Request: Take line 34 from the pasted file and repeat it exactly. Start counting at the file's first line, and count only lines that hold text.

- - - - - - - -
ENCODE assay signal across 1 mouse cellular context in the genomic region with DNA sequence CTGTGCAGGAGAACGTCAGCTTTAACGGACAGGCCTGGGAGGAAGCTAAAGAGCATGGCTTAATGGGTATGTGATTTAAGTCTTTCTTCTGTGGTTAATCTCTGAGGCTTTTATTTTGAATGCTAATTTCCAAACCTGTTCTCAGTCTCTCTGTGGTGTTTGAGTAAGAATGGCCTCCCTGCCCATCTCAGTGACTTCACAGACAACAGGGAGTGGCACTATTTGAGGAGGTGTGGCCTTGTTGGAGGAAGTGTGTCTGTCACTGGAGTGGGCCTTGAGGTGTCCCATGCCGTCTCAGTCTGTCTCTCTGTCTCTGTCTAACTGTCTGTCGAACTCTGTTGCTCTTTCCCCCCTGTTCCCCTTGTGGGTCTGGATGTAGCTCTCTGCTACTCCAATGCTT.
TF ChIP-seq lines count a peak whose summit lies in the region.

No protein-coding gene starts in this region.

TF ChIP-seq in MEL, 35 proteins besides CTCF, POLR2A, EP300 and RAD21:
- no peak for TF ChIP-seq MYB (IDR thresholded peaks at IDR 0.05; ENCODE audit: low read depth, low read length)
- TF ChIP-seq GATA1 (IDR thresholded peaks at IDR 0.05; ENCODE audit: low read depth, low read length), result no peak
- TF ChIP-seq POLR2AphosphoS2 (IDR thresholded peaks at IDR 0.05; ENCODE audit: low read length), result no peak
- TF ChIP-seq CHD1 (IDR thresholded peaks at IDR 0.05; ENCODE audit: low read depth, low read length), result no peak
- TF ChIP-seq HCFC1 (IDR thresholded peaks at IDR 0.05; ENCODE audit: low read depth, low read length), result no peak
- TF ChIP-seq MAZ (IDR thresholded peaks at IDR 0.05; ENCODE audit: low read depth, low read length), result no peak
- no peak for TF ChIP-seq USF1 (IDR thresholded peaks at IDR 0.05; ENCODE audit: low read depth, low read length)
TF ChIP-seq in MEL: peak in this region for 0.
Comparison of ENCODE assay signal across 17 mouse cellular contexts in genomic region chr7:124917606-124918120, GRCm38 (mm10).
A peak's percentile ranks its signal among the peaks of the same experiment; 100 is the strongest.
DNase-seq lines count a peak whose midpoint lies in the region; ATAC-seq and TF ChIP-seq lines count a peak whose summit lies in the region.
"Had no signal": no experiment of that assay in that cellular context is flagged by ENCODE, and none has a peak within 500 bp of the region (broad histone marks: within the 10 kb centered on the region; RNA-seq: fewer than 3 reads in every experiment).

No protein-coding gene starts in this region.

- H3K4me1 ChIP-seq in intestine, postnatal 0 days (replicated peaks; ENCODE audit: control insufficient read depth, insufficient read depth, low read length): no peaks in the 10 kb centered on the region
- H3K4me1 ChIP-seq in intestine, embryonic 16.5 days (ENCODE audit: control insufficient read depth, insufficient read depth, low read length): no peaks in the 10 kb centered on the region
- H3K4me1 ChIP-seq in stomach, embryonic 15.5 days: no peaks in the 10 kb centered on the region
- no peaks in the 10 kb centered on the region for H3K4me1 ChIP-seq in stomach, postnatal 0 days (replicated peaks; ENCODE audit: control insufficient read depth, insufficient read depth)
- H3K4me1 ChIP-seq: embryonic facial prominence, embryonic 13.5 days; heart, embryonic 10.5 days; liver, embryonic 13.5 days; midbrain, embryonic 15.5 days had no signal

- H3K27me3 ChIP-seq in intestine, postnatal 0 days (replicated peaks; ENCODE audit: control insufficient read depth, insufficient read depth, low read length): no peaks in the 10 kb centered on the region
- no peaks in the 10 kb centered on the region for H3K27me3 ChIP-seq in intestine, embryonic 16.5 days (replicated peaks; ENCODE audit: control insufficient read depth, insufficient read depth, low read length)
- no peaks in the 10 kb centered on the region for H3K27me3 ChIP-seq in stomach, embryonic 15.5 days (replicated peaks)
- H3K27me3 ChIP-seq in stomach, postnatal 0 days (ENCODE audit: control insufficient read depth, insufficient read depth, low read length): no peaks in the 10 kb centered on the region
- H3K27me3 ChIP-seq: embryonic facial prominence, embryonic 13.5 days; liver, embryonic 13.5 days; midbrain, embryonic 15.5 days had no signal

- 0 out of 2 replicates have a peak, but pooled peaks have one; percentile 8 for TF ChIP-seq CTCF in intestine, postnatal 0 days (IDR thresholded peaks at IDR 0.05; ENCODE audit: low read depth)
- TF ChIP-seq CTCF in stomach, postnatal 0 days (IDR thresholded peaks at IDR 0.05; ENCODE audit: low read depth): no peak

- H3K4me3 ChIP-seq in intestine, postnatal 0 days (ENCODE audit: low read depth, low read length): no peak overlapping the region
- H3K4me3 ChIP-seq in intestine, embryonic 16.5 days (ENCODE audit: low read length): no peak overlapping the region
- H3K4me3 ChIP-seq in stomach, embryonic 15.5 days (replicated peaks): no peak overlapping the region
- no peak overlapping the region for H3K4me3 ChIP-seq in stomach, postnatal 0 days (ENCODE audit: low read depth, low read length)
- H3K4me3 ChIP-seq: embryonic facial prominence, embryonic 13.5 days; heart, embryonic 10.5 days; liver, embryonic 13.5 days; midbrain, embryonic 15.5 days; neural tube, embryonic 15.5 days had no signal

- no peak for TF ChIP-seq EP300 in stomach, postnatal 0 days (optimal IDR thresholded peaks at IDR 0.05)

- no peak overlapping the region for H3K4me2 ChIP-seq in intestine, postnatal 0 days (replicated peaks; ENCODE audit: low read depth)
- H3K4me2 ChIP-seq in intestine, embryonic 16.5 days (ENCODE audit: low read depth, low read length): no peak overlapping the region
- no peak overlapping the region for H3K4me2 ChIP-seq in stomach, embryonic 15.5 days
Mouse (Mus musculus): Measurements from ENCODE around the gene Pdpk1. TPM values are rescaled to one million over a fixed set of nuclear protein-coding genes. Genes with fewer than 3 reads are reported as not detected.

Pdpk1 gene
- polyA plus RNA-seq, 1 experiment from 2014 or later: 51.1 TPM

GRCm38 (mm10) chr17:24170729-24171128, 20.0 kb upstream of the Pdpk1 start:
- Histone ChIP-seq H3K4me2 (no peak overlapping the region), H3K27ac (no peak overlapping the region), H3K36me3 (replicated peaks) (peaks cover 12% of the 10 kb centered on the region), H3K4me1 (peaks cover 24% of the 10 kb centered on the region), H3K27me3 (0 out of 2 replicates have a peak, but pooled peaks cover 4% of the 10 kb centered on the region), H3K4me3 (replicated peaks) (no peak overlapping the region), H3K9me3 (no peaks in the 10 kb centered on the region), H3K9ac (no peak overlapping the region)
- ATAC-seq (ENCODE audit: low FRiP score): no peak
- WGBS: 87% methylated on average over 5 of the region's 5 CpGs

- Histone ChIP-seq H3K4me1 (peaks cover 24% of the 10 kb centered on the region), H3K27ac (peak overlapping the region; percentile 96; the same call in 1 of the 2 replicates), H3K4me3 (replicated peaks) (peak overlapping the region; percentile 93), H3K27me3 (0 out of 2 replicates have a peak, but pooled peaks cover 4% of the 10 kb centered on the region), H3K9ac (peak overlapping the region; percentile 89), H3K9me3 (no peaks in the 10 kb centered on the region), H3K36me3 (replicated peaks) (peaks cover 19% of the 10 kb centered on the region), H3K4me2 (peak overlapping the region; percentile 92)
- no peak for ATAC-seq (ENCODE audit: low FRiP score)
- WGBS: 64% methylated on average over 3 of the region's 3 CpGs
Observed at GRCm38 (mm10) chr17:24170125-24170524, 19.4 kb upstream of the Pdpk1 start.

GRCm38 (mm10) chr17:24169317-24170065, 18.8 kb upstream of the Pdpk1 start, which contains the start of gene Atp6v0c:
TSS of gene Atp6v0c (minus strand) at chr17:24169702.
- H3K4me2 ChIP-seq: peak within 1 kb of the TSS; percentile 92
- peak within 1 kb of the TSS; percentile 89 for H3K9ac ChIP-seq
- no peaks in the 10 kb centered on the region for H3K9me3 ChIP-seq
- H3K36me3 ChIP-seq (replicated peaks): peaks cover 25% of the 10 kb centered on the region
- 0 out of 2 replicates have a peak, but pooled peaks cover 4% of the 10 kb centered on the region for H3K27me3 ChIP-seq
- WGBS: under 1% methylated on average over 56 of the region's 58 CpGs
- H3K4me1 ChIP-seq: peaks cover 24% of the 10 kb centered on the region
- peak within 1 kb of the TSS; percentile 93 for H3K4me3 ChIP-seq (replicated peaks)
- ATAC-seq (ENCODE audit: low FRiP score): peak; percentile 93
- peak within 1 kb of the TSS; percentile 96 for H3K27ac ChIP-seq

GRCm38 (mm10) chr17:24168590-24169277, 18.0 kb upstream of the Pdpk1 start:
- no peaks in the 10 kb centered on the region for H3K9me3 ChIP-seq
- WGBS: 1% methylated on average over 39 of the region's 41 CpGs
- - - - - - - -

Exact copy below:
- H3K4me3 ChIP-seq: embryonic facial prominence, embryonic 13.5 days; heart, embryonic 10.5 days; liver, embryonic 13.5 days; midbrain, embryonic 15.5 days; neural tube, embryonic 15.5 days had no signal